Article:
The Patient Protection and Affordable Care Act (PPACA), more commonly known as “ObamaCare,” includes a mandate that most Americans be covered by health insurance or pay a penalty for non-compliance. Individuals will be required to maintain “minimum essential coverage” for themselves and their dependents. Some individuals will be exempt and others will be given financial assistance to pay for their health coverage.
Below are some key dates and figures you should know now:
“Very soon, many Americans will face a cost-benefit decision on whether to remain uninsured or pay for health care coverage.”
- Andy Erwin, Tax Services Manager, ATBS
Starting in 2014, if your carrier doesn’t offer health insurance or you are an owner-operator, you will be able to buy it directly in the Health Insurance Marketplace (often referred to as “exchanges”). Individuals and small business will be able to buy health insurance on the exchanges that meet the “minimum essential coverage” definition. The exchanges will offer levels of coverage for consumers to choose from (currently called Bronze, Silver, and Gold for the lowest to highest-cost plans).
Also effective January 1, 2014, tax credits will become available to those with incomes between 100% and 400% of the poverty line who are not eligible for other affordable coverage.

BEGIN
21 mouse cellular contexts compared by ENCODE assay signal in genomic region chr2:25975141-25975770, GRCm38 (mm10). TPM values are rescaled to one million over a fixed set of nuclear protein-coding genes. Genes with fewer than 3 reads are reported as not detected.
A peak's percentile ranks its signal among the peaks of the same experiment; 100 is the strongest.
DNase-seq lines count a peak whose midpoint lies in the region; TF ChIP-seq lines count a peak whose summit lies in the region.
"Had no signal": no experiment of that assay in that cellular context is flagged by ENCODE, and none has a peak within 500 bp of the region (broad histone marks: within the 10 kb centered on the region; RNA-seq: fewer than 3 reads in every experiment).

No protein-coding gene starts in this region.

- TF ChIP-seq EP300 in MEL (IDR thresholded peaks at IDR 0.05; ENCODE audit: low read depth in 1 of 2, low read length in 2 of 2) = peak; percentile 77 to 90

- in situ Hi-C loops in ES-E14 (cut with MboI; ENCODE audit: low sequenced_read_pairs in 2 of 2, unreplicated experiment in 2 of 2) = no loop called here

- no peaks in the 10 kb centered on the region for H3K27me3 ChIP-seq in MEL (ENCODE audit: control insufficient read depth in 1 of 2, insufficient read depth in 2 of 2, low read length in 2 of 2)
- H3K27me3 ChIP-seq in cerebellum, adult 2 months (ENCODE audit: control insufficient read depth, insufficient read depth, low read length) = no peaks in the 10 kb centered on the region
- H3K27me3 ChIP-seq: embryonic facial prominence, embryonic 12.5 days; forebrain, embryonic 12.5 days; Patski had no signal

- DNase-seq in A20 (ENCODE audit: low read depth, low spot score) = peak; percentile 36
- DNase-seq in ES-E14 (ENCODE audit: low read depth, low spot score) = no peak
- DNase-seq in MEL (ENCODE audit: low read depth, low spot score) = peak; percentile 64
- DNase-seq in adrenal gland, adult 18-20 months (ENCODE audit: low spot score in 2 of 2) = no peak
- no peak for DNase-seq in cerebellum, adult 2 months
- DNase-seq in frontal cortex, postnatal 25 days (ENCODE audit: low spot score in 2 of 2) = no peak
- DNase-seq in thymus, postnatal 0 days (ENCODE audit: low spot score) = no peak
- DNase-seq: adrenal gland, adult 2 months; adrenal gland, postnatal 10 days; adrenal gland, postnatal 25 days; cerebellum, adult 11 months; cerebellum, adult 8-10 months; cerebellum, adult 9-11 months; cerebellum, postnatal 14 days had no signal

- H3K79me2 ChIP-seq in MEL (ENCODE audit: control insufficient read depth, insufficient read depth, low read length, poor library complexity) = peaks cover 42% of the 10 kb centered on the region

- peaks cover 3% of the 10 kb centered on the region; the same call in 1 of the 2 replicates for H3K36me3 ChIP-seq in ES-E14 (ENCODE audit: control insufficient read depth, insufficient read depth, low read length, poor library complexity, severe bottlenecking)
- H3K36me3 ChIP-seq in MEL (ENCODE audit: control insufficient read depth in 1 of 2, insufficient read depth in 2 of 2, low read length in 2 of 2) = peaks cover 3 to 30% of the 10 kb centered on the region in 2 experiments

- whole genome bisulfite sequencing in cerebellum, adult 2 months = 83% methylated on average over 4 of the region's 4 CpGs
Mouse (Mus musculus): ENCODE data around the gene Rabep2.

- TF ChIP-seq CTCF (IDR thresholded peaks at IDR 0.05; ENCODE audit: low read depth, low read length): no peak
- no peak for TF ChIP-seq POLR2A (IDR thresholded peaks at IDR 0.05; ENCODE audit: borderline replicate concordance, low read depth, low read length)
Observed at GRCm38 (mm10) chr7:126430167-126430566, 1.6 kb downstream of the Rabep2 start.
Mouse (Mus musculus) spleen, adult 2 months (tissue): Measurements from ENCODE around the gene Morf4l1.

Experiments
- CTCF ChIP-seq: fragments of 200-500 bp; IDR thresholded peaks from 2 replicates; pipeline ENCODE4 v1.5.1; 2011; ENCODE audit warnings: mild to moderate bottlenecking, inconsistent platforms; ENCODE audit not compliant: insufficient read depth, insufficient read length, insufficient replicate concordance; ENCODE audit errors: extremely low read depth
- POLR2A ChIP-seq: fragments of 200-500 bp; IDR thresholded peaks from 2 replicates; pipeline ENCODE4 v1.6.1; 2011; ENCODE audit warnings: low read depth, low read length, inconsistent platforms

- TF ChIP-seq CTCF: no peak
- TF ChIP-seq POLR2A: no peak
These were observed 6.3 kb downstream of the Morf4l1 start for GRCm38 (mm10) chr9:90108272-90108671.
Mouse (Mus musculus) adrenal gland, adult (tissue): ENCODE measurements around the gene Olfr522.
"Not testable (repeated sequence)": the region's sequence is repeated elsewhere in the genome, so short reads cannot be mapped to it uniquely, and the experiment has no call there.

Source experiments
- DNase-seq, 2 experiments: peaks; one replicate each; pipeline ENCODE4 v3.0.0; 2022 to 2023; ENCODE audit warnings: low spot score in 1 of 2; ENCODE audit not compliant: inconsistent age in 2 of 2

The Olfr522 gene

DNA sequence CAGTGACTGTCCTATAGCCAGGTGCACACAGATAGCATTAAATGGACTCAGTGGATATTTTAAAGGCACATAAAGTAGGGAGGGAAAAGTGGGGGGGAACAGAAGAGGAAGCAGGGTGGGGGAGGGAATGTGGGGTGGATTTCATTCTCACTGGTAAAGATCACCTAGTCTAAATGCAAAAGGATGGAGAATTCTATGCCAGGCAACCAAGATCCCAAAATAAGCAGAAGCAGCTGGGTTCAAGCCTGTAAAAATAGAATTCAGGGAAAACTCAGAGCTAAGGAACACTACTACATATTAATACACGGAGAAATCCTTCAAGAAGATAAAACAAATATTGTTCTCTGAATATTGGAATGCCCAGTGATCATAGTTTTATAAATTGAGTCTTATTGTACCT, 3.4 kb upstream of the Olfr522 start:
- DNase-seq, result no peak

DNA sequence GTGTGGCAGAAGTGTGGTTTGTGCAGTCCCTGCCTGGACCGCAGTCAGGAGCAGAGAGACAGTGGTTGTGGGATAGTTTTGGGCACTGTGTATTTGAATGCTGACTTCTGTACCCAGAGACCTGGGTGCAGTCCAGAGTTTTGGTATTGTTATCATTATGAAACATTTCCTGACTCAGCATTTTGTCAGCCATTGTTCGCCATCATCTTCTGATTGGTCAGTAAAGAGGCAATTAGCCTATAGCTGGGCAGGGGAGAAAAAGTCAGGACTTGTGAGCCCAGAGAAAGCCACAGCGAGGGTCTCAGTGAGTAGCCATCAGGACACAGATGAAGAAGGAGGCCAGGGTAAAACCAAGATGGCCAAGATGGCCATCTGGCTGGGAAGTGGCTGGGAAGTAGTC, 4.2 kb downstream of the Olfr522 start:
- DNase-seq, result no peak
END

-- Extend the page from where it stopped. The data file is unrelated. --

For individuals that choose to remain uninsured during 2014, there will be a penalty tax levied and it will start being collected on tax returns for 2014 that are filed with the IRS in 2015. The penalty will phase in from 2014 to 2016 and will be based on which is greater: a flat-dollar amount per individual or a percentage of income above the amount that triggers the requirement to file a return. The chart below illustrates potential penalties for a family of four, with a minimum amount of income required to file a return at $20,000.
*Penalty 2014: Greater of $285 or 1% of income over filing requirement
** Penalty 2015: Greater of $975 or 2% of income over filing requirement
*** Penalty 2016: Greater of $2,085 or 2.5% of income over filing requirement
The bottom line.
Some will be exempt from the penalty tax, including those with a household income below the threshold for filing a tax return, those that can’t afford insurance because their premiums exceed 8% of their household incomes, and those who go without coverage for less than three consecutive months during the year.
Very soon, many Americans will face a cost-benefit decision on whether to remain uninsured or pay for health care coverage. For some, the cost of paying the penalty will be much lower than paying for health insurance. Those who don’t pay the fine will not be hit by IRS liens or levies, but the IRS can offset refunds, including those due to refundable credits.
The PPACA is very complex and as more information is released about the details, Team Run Smart will be here to provide you guidance!